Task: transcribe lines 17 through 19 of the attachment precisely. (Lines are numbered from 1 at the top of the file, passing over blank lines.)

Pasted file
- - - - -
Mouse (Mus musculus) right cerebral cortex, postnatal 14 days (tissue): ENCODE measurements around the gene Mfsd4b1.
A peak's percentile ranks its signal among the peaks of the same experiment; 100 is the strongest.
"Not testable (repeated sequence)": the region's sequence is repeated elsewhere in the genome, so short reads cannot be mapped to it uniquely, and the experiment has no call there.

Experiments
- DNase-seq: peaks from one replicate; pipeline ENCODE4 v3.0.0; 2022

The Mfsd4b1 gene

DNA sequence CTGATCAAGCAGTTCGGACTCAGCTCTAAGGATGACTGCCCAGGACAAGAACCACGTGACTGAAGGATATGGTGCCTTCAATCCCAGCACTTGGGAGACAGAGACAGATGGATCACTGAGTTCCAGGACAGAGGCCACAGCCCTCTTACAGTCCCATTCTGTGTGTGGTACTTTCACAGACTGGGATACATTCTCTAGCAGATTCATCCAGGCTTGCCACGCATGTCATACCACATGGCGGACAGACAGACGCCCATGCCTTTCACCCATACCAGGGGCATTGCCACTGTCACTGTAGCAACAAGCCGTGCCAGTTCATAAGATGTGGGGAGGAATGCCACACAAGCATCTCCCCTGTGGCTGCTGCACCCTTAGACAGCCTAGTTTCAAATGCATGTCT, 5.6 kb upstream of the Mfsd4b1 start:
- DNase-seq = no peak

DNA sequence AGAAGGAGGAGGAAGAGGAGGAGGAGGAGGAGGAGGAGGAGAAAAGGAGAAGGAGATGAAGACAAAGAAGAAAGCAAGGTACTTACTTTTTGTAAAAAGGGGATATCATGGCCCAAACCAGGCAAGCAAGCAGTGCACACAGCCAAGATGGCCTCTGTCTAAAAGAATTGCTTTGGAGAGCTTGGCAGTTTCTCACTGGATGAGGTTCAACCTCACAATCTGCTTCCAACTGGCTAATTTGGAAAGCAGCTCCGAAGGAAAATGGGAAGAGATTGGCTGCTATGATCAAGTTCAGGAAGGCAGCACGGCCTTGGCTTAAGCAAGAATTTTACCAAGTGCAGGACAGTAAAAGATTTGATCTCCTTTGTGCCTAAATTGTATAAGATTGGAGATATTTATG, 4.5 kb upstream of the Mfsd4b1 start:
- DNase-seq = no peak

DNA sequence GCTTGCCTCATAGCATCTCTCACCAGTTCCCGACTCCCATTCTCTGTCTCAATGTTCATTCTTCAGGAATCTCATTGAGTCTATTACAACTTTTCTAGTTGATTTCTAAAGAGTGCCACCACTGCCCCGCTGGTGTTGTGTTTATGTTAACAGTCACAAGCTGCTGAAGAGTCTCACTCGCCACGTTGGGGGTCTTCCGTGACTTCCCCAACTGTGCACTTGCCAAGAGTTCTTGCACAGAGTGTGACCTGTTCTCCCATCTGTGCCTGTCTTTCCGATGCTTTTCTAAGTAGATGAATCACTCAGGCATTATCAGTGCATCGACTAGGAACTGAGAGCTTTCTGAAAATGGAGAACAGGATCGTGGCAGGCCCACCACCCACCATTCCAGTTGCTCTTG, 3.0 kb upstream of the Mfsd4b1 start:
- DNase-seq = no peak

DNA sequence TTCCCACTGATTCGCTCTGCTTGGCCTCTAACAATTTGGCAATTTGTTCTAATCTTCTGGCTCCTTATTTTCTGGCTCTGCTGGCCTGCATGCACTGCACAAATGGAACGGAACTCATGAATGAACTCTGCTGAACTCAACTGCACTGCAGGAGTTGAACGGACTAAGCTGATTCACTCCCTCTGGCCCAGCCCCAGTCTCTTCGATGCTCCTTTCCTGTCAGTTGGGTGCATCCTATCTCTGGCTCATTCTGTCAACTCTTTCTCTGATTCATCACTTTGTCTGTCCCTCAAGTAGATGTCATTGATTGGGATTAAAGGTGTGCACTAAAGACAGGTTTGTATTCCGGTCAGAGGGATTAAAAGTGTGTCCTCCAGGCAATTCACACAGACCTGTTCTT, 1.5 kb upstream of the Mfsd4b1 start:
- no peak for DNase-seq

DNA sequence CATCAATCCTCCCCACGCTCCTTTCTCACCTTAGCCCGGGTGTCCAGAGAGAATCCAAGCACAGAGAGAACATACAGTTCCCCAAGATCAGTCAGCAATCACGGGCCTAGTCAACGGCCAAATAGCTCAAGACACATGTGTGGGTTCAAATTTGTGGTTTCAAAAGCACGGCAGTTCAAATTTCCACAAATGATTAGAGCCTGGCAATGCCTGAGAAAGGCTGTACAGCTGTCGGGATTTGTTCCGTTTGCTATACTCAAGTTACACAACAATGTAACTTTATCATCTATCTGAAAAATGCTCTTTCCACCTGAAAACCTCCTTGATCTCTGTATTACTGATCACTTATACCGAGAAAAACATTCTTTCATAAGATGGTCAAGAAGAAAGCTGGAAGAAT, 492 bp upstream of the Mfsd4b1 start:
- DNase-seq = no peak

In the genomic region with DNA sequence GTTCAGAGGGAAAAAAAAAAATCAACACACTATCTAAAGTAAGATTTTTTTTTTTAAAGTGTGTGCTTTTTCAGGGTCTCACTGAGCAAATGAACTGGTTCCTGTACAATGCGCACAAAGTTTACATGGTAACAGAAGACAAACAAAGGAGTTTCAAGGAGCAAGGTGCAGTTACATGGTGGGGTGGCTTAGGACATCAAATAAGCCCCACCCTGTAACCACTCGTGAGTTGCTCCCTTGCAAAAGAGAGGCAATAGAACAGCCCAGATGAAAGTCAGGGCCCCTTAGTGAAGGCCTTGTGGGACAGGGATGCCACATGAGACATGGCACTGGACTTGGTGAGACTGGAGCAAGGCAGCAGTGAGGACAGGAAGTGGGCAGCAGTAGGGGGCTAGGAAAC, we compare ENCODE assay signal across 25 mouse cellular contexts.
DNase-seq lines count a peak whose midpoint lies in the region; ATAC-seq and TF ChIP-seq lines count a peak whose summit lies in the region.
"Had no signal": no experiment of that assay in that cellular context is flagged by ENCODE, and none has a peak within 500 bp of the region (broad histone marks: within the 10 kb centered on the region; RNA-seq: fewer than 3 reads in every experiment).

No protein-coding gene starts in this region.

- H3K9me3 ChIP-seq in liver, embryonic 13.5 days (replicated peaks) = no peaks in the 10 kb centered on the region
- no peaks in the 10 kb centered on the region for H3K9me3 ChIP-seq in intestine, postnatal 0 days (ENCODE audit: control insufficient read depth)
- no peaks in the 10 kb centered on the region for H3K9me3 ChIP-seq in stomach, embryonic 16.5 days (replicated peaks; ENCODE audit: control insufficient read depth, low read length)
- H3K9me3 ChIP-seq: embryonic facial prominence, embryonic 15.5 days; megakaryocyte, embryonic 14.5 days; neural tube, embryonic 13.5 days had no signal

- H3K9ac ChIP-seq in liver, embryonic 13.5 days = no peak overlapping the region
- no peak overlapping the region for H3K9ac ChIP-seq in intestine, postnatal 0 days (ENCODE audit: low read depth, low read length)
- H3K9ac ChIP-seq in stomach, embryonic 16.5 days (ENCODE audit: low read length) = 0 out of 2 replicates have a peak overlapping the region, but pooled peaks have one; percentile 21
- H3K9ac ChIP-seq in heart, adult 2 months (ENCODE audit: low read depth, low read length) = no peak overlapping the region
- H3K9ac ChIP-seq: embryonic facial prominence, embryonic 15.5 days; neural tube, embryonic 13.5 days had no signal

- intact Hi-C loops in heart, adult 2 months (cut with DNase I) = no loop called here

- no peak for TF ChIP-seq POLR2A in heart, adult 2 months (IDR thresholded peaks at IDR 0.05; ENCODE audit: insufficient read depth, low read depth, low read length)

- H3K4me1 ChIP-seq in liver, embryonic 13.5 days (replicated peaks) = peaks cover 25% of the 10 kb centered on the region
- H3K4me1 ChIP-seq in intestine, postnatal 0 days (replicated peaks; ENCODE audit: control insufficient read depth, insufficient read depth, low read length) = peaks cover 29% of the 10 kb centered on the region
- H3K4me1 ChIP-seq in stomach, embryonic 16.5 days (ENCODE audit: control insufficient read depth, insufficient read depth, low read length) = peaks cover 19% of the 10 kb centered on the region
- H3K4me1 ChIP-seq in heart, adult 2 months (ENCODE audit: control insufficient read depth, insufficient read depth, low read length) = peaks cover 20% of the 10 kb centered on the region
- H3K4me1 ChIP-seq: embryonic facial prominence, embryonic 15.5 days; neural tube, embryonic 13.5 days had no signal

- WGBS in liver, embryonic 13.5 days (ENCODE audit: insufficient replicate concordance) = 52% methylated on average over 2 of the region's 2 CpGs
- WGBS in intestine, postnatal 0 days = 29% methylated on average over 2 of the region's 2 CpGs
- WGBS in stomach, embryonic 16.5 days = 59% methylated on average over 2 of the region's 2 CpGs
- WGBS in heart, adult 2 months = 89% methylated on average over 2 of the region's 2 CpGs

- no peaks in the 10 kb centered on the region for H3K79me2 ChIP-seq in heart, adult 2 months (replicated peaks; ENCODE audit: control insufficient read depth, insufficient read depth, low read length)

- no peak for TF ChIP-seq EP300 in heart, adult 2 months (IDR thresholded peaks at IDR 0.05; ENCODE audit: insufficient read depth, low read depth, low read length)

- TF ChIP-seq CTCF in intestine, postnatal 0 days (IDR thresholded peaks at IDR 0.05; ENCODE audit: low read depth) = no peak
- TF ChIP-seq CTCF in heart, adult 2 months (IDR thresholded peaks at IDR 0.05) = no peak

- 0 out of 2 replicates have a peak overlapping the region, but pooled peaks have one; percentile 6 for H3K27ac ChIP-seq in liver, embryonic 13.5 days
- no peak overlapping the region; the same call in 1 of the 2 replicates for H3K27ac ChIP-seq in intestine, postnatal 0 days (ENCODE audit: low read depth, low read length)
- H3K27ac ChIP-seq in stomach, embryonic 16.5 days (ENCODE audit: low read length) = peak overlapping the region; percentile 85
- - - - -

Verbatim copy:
In the genomic region with DNA sequence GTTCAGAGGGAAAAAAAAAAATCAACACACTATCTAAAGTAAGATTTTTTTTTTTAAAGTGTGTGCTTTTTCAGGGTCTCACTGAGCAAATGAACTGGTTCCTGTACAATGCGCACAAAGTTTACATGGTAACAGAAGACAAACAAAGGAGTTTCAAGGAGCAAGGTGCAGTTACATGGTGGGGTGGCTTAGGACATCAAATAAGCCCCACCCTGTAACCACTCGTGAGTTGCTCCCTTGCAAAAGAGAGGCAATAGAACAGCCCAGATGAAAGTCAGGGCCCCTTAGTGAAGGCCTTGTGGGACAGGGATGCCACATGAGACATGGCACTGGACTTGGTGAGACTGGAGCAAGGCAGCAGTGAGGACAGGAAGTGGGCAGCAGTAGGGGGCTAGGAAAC, we compare ENCODE assay signal across 25 mouse cellular contexts.
DNase-seq lines count a peak whose midpoint lies in the region; ATAC-seq and TF ChIP-seq lines count a peak whose summit lies in the region.
"Had no signal": no experiment of that assay in that cellular context is flagged by ENCODE, and none has a peak within 500 bp of the region (broad histone marks: within the 10 kb centered on the region; RNA-seq: fewer than 3 reads in every experiment).